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Over the weekend I was at a small tent city, just outside Johannesburg, in Midrand. There were some 300 gleaming white United Nations nylon camping tents that housed up to about 1,000 refugees from the recent xenophobic riots. The riots claimed the lives of over 60 and displaced anywhere from 19,000 to over 200,000 foreigners mainly from Zimbabwe, Malawi, Mozambique, and Zambia.

Some of those foreigners have returned to their homelands. Some have been housed in South African community centers and police stations, and many of those are now being moved to tent cities. In the Midrand tent city, the tents are neatly lined up in rows, with a large tent in the middle for cooking and distributing food.

Food — this has loomed increasingly large during my travels. I've begun to see that it is the way the church has become a eucharistic presence, offering bread that gives life and spurs thanksgiving.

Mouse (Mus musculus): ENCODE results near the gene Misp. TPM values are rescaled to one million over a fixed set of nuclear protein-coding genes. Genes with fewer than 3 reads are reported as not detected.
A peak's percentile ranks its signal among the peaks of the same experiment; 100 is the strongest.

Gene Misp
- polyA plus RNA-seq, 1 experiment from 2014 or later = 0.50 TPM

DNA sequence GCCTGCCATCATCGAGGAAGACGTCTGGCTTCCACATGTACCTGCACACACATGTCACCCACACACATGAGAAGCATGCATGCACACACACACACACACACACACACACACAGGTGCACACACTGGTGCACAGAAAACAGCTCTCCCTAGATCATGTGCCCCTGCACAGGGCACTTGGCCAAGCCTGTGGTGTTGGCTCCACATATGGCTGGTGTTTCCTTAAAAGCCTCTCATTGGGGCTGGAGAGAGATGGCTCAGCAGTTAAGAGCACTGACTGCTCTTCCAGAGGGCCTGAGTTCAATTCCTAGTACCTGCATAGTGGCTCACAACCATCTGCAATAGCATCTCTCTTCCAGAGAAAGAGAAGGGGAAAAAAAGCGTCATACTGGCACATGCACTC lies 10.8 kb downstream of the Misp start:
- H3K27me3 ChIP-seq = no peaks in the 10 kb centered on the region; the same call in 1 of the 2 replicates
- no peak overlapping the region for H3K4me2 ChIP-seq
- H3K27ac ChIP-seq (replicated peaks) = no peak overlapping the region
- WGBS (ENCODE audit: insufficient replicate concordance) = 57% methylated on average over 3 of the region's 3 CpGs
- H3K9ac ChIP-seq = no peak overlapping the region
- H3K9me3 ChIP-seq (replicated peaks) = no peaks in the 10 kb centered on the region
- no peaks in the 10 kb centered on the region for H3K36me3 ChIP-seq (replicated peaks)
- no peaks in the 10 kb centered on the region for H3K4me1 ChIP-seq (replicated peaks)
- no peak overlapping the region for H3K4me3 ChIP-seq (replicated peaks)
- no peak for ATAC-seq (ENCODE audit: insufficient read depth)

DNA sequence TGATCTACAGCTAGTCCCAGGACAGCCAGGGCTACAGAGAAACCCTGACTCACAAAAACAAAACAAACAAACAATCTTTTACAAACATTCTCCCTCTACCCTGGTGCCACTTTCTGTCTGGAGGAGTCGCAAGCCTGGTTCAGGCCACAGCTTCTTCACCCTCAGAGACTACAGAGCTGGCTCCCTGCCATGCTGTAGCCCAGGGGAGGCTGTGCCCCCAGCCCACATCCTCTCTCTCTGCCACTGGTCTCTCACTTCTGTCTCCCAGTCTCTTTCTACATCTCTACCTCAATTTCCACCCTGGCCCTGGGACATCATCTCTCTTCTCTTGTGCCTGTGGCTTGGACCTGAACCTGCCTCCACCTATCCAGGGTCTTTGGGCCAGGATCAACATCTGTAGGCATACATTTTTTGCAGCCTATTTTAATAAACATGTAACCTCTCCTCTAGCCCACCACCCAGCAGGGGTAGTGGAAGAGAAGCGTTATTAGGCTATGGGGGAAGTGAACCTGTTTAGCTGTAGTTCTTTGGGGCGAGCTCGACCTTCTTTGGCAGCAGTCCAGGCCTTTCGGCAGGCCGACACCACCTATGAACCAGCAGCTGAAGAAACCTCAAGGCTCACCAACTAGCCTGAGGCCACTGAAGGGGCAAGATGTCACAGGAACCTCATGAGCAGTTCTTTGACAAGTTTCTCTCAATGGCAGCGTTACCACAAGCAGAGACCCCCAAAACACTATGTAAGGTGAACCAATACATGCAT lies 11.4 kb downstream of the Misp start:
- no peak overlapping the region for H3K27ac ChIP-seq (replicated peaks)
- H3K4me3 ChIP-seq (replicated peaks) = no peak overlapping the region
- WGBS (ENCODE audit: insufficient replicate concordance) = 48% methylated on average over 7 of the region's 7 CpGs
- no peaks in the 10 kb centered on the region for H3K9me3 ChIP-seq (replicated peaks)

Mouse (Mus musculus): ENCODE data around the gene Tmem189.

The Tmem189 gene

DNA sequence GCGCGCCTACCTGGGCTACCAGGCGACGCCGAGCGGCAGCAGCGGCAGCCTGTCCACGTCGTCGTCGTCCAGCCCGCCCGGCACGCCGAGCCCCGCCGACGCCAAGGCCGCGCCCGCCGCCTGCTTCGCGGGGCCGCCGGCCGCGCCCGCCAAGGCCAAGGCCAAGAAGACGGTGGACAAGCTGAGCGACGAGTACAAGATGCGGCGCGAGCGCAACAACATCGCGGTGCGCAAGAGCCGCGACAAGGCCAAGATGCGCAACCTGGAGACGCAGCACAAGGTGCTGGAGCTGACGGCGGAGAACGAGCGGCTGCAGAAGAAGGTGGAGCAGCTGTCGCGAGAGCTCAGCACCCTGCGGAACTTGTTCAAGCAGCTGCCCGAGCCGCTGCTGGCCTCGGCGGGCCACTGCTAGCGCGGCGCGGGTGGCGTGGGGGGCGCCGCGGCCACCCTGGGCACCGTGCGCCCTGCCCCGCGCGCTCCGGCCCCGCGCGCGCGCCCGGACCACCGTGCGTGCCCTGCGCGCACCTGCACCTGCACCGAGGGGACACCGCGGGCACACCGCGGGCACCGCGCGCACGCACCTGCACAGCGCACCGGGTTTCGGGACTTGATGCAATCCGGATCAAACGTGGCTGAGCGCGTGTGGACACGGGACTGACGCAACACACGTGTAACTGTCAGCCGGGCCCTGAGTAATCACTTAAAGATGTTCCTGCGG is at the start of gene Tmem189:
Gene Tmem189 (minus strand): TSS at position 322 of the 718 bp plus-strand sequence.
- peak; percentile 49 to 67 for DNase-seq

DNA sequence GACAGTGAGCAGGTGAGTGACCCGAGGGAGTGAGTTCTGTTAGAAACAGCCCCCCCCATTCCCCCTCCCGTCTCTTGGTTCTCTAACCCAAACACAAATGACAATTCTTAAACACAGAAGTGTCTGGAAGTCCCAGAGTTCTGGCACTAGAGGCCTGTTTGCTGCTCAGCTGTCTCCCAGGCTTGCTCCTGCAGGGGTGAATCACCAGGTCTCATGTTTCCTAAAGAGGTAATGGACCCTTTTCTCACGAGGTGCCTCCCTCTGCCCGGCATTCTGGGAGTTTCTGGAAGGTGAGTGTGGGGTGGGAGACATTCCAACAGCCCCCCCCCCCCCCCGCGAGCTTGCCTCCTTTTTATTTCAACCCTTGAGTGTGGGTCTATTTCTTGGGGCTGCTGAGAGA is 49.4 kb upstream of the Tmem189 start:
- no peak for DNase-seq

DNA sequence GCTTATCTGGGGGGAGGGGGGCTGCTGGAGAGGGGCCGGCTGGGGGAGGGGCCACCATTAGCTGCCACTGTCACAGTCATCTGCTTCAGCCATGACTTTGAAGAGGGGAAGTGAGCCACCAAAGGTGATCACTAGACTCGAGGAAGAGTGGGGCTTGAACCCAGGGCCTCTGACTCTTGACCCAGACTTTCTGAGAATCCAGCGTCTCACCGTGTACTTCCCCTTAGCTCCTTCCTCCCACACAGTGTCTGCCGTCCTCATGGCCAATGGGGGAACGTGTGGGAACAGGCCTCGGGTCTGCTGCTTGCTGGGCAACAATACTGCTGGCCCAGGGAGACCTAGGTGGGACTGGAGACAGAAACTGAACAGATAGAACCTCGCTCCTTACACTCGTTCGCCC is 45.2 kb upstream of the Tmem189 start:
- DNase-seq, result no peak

Food shortages were a problem before the recent riots. Employment is as high as 60 percent in some impoverished settlements. Some official reports put the figure at 24 percent, but on-the-ground ministries insist the official numbers don't represent reality; the official statistics only reflect people who are actively looking for jobs, and don't count those who have abandoned that search, and often along with it, hope.

These stats wouldn't count, for example, Fhatawani Lvehengo, a man who lives in Cosmo City and is trying to start a church. His family could certainly use the income, but he has felt a call from God to start a church, and his wife insisted he follow that call. So he has no intention of finding employment. In the meantime, his wife works as a maid, living at her employer's home Monday through Friday. Her parents take care ...

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